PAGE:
Messaging for the Public

From left,  Thelma Michell  and  Janice Sewell , conference attendees

From left, Thelma Michell and Janice Sewell, conference attendees


Key Messages

  • The quality of justice a person receives should not be determined by how much money a person has.

  • Providing competent legal representation is necessary to prevent innocent people from going to jail.

  • Fairness requires that all accused persons have access to a competent legal attorney to represent them.

  • Guaranteeing that every person accused of a crime has the right to a lawyer is a fundamental American right that is written into our Constitution.

  • A better public defense system will lead to fewer young people having their lives ruined because they are convicted of minor offenses.

A robust majority is aware of the right to counsel, so advocates do not need to spend much energy to convince Americans that this right is important to America’s sense of justice and fair play. The messages the public responds most to are those that emphasize core values that underlie support for this right. Below is a 30-second message for the public:

Today, the Constitutional right to an attorney for those accused of crimes is being denied across our country, where public defender caseloads are so high and their resources so low that the justice system is unfair, innocent people are going to jail, and young lives are being derailed by convictions for minor offenses. We need to insist on national standards to ensure that public defenders and court-appointed attorneys have the time and resources necessary to do their jobs.


A communications strategy should turn the strong support that public defense now enjoys among African Americans into action, and then to nurture support among the next two most sympathetic groups—Latinos and young adults of all backgrounds.

African Americans are the most supportive group of the right to counsel when tested at the beginning and the end of the interview. They are the most likely to increase their support after hearing both sides. African Americans come to this issue with a more acute awareness of the need, a more critical view of public defenders and the public defense system, and a greater willingness to spend resources on improvements. They can be a very effective catalyst for change.

Latinos are the next most supportive at the beginning of the interview and their support does not wane when retested late in the interview. They are also highly supportive of a federal requirement to enforce improvements of public defense in the states.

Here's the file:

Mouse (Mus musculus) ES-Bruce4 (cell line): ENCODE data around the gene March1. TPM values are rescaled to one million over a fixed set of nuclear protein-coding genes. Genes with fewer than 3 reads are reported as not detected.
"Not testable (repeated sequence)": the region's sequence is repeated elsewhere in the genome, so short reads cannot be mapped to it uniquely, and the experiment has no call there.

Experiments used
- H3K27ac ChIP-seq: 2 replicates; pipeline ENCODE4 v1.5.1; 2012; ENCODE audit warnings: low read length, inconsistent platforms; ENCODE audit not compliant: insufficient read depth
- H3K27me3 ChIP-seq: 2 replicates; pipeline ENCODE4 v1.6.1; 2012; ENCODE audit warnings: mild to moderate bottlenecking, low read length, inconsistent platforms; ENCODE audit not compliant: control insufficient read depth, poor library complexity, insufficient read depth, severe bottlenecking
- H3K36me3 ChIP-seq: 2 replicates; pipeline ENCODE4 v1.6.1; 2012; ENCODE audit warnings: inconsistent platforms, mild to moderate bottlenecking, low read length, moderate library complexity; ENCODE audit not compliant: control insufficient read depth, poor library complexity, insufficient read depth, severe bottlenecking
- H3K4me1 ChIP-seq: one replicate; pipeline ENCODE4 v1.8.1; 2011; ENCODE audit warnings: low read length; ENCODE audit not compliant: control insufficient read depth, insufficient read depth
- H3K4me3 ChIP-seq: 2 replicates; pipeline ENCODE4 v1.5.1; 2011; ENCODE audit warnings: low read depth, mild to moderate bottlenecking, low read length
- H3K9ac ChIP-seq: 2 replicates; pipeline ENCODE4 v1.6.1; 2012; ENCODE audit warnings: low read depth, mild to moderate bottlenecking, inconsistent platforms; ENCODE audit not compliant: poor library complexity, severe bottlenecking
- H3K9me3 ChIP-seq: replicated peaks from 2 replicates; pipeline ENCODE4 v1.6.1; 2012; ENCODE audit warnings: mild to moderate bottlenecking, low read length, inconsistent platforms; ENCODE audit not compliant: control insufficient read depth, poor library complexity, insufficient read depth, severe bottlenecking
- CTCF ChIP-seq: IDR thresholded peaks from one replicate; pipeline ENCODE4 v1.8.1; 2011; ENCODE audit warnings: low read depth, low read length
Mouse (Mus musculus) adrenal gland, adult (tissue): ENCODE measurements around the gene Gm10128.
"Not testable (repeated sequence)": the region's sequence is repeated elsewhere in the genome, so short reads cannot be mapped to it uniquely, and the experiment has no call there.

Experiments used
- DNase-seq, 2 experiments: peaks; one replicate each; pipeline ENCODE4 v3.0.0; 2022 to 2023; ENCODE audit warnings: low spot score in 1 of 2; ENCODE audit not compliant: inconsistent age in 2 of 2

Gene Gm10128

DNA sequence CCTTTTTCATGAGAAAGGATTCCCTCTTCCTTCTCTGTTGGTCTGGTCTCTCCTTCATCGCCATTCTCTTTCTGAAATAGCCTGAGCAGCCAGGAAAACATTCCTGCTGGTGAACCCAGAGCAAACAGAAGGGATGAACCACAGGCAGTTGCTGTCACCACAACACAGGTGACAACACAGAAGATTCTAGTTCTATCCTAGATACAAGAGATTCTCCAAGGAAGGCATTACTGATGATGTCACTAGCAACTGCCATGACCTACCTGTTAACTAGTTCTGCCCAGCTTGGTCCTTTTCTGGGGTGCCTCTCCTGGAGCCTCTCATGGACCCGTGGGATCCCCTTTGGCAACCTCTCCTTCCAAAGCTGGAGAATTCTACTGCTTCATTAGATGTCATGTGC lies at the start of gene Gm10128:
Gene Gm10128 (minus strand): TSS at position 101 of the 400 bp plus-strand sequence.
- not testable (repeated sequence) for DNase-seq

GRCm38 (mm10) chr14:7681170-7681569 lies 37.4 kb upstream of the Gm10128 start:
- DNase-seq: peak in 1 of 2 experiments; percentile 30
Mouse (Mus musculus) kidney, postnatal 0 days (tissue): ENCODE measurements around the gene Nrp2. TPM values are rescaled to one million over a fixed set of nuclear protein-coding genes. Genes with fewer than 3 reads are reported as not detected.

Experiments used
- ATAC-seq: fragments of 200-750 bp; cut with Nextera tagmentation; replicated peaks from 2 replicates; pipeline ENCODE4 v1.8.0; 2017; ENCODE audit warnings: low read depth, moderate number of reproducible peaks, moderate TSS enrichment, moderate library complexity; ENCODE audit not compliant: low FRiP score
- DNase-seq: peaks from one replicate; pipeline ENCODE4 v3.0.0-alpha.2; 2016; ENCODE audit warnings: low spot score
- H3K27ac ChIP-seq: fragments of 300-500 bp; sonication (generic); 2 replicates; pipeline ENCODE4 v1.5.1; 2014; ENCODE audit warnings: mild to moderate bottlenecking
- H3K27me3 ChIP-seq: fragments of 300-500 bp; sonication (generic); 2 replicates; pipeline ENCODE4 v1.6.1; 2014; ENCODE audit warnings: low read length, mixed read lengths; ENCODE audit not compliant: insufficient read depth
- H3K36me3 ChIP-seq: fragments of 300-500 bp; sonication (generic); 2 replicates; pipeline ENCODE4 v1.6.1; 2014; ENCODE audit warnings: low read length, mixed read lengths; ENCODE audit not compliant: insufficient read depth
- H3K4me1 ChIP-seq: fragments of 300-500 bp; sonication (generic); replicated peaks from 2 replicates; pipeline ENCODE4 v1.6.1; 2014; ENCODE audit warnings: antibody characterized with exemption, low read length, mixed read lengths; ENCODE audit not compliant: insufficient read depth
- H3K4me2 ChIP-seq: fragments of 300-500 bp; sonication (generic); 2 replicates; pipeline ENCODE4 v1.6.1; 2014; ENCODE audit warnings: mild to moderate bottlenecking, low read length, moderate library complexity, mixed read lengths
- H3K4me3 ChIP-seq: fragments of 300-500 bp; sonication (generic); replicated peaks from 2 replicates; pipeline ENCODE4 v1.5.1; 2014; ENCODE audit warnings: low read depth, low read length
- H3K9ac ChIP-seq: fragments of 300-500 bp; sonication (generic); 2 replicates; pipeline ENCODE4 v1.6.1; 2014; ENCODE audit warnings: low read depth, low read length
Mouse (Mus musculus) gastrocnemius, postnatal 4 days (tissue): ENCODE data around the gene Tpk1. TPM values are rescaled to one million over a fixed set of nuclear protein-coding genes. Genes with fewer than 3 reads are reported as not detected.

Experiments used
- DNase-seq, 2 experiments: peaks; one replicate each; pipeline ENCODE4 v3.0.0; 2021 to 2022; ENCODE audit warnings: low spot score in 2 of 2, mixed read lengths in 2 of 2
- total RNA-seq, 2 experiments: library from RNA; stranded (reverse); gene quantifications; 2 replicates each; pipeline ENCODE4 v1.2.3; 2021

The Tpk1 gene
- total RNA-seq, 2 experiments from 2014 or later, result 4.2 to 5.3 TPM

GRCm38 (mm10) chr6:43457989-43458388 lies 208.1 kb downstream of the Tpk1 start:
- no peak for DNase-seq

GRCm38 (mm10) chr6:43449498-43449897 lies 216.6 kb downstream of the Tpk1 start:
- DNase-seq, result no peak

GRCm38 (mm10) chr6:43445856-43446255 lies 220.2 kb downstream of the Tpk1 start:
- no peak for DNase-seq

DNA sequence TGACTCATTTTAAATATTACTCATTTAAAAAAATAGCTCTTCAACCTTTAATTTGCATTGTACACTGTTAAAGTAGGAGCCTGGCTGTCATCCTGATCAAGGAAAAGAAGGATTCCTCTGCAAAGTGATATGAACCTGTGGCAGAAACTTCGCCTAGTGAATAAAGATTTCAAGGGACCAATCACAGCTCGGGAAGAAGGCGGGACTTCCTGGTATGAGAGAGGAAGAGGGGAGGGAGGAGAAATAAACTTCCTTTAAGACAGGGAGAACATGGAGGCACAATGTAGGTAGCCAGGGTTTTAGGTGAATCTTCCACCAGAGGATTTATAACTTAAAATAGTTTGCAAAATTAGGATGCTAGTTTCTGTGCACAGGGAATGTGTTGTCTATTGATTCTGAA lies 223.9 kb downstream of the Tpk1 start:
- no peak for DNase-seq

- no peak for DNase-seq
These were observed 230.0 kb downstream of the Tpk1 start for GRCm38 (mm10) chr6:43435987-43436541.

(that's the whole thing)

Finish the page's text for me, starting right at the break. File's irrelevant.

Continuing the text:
Among young people ages 18-29, support increased between early and late in the interview after they had heard messages pro and con for spending resources to improve public defense.

There are some differences by audience, which point to some small tweaks in message strategies for African Americans, Latinos, young people, and whites. See below.

African Americans: The core messages speak loudly to African Americans. Because they already are aware of the inadequacies of the system, it would be most helpful to focus communications to them more on core values and less on providing information about the system's shortcomings.

Latinos: Communications to Latinos should also stress core values. They are particularly interested in public defense as a way to save young lives from being ruined by convictions for minor offenses.  

18- to 29-year-olds and whites: Young adults also resonate to the core values message, but they need to hear about shortcomings in the current system. These informational messages are also generally more important for whites than for people of color to hear.


Messaging Dos and Don'ts

Do Do Not
Do lead communications with the values of fairness, innocence, and saving young lives. Do not lead with more complex, educational messages that require the public to see broader, system-reform outcomes from an improved public defense, such as reducing over-incarceration, fighting racial injustice in the criminal justice system, and reducing prison costs.
Do reference that the right to counsel is stated in the Constitution. Do not assume everybody knows it is a constitutional right.
Do describe the needed improvements as overcoming shortcomings of the PD system, such as huge caseloads and lack of resources. Do not describe the needed improvements as better training or higher quality, individual public defenders.
When possible, do describe the need in more inclusive terms – to provide public defenders for all people who need them. When possible, avoid describing the need specifically for one class of people – low-income people who are accused of crimes.
Do assert the need for national standards for a minimum level of resources that should be available to all public defenders. Do not talk about needing federal standards or federal government imposed standards for PDs.
When describing the unfairness of the system, describe the months that people wait in jail for an attorney to represent them, or the short time PDs have to represent each client because of high caseloads. Do not try to convey urgency or unfairness by citing low wages for PDs.
Do try to recruit local law enforcement as messengers for the cause of improved public defense. Do not make local police the enemy of adequate public defense.
Do use specific cases of real people who have suffered because of inadequate public defense. Do not rely on statistics alone to tell your story.